Standing Yoga Sequence for Gratitude

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Standing Yoga Sequence for Gratitude

standing yoga sequence for gratitude

Standing Yoga Sequence for Gratitude: Save It, Practice It, Teach It

Here's a standing yoga sequence for gratitude... just for you!  You can screenshot it, save it, download it, practice it, teach it, whatever serves you.  We created it with you in mind. 

This standing yoga sequence for gratitude is all about feeling connected to something larger than self.  We hope this standing ygoa sequence for gratitude will help you feel rooted in gratitude.  That's absolutely what we felt when we practiced.  These yoga poses are all about strength and it definitely takes strength and discipline to cultivate a gratitude practice. 

Yoga Poses in Standing Yoga Sequence for Gratitude

Here are the yoga poses we chose for this standing yoga sequence for gratitude:

Mountain Pose (tadasana)

Upward Salute Pose (Urdhva Hastasana)

Crescent Moon Side Bend (Tadasana With Side Bend)

Mountain Pose (Tadasana)

Chair Pose (Utkatasana)

Forward Fold Pose (Uttanasana)

Downward Facing Dog Pose (Adho Mukha Svanasana)

Warrior I Pose (Virabhadrasana I)

Warrior II Pose (Virabhadrasana II)

Reverse Warrior Pose (Viparita Virabhadrasana)

Extended Side Angle Pose (Utthita Parsvakonasana)

Triangle Pose (Trikonasana)

Dancer Pose (Natarajasana)

Half Moon Pose (Ardha Chandrasana)

Forward Fold Pose (Uttanasana)

Mountain Pose (Tadasana)

How Do Standing Yoga Poses Help Cultivate a Gratitude Practice?

Standing yoga poses, often considered foundational postures in many yoga practices, offer a unique opportunity to ground oneself, build strength, and cultivate awareness. Through this process, they naturally pave the way for gratitude. Here's how:

  1. Grounding and Connection: Standing poses often emphasize grounding through the feet, which can foster a deep sense of connection to the Earth. This connection reminds practitioners of the support and nourishment the Earth provides, leading to a natural sense of gratitude for our planet and our place within it.

  2. Awareness of Strength and Progress: As one practices and refines standing postures, there's often a noticeable development in strength, balance, and flexibility. Recognizing and acknowledging this progress can cultivate gratitude for the body's capabilities and the journey of personal growth.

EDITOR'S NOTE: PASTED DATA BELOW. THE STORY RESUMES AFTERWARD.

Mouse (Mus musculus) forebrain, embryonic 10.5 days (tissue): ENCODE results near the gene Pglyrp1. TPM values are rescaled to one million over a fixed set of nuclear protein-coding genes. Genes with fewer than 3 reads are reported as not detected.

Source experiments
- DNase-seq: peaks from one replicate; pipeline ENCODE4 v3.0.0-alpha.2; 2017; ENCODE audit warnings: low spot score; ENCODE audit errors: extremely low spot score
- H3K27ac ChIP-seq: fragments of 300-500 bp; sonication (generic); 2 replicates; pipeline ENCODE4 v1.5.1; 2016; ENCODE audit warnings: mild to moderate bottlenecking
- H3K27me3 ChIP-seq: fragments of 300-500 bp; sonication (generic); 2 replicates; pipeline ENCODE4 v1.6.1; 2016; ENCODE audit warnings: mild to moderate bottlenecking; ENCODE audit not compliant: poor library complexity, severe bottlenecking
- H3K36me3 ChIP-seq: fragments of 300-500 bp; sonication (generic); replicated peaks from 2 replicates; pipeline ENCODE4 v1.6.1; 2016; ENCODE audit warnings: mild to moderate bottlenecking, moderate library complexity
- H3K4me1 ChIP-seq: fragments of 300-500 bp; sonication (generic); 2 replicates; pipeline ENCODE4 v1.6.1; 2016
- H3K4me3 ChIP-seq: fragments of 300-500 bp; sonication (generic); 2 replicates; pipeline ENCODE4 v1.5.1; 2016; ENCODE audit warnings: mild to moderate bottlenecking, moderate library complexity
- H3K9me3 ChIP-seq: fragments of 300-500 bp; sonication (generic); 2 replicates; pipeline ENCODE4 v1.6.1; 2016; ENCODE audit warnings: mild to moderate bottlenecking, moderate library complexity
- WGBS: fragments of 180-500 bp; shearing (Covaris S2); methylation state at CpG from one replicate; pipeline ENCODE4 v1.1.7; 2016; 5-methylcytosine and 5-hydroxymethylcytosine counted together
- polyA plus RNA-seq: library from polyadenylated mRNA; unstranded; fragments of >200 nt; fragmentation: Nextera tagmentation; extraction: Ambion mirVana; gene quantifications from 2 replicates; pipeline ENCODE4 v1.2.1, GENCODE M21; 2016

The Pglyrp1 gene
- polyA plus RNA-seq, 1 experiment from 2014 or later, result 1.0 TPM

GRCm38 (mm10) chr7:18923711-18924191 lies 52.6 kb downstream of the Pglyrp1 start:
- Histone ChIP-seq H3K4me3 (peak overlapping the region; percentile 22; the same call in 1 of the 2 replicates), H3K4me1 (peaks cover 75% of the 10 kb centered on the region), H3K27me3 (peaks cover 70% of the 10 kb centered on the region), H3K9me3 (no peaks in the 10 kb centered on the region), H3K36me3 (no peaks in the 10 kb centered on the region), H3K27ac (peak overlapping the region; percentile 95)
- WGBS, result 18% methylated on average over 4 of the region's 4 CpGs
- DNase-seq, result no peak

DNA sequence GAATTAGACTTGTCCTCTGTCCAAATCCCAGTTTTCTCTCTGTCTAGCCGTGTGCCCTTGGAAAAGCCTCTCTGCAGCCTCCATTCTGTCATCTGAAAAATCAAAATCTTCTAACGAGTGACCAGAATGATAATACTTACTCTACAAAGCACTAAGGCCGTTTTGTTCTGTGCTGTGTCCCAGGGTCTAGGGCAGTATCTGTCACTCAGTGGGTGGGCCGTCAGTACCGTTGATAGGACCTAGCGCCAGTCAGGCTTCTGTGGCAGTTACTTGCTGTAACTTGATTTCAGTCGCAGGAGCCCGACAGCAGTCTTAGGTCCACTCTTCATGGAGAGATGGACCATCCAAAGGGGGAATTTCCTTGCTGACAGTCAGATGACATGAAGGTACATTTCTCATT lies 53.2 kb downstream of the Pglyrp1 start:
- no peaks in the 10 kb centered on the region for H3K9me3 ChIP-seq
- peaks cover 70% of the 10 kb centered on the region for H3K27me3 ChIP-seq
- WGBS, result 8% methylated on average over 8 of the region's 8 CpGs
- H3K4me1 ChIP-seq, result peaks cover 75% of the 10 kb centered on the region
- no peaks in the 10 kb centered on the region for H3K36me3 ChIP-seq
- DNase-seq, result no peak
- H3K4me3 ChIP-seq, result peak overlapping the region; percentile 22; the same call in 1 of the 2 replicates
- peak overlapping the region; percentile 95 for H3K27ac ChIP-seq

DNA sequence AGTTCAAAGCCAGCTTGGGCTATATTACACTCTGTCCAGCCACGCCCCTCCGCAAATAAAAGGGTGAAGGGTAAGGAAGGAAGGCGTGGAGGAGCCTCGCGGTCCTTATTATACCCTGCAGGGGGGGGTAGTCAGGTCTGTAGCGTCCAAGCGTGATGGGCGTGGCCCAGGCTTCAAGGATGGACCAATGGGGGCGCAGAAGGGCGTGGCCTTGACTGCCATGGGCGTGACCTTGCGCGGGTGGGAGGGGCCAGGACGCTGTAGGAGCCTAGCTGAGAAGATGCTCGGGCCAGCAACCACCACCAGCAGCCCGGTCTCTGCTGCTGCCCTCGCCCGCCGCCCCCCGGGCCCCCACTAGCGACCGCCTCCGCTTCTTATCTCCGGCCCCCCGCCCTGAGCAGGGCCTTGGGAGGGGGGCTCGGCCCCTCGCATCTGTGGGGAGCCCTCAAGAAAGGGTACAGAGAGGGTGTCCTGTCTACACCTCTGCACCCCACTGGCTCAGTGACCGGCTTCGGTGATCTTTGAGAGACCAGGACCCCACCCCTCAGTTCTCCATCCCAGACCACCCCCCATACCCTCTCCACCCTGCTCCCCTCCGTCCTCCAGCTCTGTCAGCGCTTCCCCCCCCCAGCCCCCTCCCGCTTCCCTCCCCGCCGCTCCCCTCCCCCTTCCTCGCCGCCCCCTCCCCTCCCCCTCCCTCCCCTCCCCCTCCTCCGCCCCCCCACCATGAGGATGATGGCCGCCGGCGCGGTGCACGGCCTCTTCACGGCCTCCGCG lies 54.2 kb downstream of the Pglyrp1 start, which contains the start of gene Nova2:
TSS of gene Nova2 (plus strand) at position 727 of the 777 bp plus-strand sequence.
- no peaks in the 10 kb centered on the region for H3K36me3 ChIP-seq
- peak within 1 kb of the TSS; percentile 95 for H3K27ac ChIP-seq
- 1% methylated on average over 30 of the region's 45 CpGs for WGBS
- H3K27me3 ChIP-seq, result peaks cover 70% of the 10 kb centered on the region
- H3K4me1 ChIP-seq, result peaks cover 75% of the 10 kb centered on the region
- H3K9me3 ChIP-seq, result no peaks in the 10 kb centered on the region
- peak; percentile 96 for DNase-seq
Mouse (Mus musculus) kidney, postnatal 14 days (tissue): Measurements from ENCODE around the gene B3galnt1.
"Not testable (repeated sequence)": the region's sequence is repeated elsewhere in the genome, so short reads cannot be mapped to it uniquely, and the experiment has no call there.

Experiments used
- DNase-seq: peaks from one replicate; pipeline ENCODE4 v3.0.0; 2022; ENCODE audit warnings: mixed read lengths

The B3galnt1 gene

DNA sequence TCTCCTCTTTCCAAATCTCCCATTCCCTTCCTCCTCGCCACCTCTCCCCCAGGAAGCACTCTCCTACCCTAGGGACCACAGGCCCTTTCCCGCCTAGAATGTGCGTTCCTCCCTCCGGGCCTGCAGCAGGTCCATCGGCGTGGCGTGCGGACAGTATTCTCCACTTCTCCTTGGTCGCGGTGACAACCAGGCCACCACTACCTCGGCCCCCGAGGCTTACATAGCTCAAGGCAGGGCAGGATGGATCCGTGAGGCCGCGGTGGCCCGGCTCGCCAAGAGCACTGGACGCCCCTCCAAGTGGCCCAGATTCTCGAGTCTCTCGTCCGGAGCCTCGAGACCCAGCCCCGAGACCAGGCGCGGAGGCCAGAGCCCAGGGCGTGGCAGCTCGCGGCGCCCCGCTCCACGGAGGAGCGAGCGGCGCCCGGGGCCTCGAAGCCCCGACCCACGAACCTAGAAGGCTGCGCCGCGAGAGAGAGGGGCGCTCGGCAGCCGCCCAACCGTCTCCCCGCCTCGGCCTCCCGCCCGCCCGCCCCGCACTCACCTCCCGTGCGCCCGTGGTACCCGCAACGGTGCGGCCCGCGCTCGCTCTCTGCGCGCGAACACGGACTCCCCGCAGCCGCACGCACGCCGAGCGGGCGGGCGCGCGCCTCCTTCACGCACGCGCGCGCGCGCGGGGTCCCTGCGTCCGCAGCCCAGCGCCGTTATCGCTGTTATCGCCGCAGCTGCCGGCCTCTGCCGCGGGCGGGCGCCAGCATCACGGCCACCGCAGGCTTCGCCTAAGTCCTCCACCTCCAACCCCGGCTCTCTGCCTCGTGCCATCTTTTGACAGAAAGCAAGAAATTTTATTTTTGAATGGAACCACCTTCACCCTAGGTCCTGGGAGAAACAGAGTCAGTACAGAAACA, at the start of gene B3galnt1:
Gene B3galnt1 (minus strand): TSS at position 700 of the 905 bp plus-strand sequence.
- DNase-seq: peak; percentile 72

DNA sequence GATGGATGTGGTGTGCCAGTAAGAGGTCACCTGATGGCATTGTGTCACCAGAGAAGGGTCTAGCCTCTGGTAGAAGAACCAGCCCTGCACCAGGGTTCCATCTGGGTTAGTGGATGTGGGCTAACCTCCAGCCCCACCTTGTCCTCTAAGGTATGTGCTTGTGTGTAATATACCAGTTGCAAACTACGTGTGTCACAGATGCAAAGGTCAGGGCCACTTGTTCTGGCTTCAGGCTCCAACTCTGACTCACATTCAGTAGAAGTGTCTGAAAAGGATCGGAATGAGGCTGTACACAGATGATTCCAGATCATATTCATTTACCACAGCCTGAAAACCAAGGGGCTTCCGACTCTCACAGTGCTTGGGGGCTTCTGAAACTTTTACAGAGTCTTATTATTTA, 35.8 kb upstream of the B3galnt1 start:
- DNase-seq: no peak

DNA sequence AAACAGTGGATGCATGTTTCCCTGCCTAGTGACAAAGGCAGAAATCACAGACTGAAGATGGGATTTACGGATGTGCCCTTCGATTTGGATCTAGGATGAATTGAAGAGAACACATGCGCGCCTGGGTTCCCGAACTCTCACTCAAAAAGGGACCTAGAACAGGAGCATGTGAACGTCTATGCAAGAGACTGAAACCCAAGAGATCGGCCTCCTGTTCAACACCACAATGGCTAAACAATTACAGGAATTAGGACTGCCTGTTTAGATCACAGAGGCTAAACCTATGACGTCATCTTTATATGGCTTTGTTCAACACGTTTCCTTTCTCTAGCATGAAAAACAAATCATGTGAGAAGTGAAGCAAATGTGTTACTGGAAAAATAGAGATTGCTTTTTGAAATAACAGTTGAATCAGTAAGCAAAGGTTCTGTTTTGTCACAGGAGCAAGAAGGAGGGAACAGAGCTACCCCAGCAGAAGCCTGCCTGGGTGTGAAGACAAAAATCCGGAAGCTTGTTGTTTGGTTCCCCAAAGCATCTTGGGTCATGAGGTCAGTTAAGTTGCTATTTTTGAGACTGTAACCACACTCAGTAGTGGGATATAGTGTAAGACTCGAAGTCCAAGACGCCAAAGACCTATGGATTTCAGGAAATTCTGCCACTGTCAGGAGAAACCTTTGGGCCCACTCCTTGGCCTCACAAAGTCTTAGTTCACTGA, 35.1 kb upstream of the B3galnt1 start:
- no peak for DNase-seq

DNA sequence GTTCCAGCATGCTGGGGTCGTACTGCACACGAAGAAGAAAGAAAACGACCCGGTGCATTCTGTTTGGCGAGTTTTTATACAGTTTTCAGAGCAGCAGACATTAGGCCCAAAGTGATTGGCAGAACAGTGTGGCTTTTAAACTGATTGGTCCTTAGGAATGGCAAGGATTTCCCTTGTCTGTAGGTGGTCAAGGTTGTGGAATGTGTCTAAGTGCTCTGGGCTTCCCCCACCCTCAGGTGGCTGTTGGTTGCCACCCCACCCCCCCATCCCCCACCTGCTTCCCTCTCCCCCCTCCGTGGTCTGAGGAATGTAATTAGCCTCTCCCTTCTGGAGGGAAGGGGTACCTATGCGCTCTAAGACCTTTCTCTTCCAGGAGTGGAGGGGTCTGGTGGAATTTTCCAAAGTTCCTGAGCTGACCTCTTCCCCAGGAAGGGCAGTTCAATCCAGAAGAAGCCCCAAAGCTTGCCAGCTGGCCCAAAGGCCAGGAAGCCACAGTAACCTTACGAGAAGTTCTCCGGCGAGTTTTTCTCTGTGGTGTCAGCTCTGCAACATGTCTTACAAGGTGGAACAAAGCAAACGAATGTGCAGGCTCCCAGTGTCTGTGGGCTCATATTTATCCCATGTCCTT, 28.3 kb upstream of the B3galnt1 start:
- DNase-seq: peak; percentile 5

3. Present Moment Awareness: Standing postures, especially balancing ones, require a keen sense of presence. Being fully in the moment — feeling every breath, every subtle movement, every sensation — can elicit a deep appreciation for the present, fostering gratitude for the simple act of being alive.

  4. Cultivating Resilience: Holding a challenging standing pose can be a metaphor for enduring life's challenges. By facing discomfort and finding stability amidst difficulty, one can develop resilience and a grateful attitude for the lessons and growth that come from challenges.

  5. Integration of Body and Mind: Standing poses demand a harmonious interplay between the body and mind. This integration can lead to a profound appreciation for the holistic nature of human existence, fostering gratitude for the intricate dance of body, mind, and spirit.

  6. Sense of Unity: Yoga, by definition, means "union." In practicing standing postures within a group or class setting, one can feel a sense of unity and shared purpose. This communal energy can amplify feelings of gratitude for the shared human experience and the bonds that connect us all.

  7. Expansion and Space: Many standing poses, such as the various Warrior postures or Triangle Pose, encourage expansive movements, opening the heart and chest. This physical expansion can be symbolic of opening oneself to life's experiences, cultivating a receptive attitude and gratitude for life's many blessings.

  8. Meditative Moments: Even in the dynamic nature of standing postures, there are moments of stillness and meditation. These pauses, these breaths, these silent acknowledgments, provide space for introspection and the cultivation of gratitude.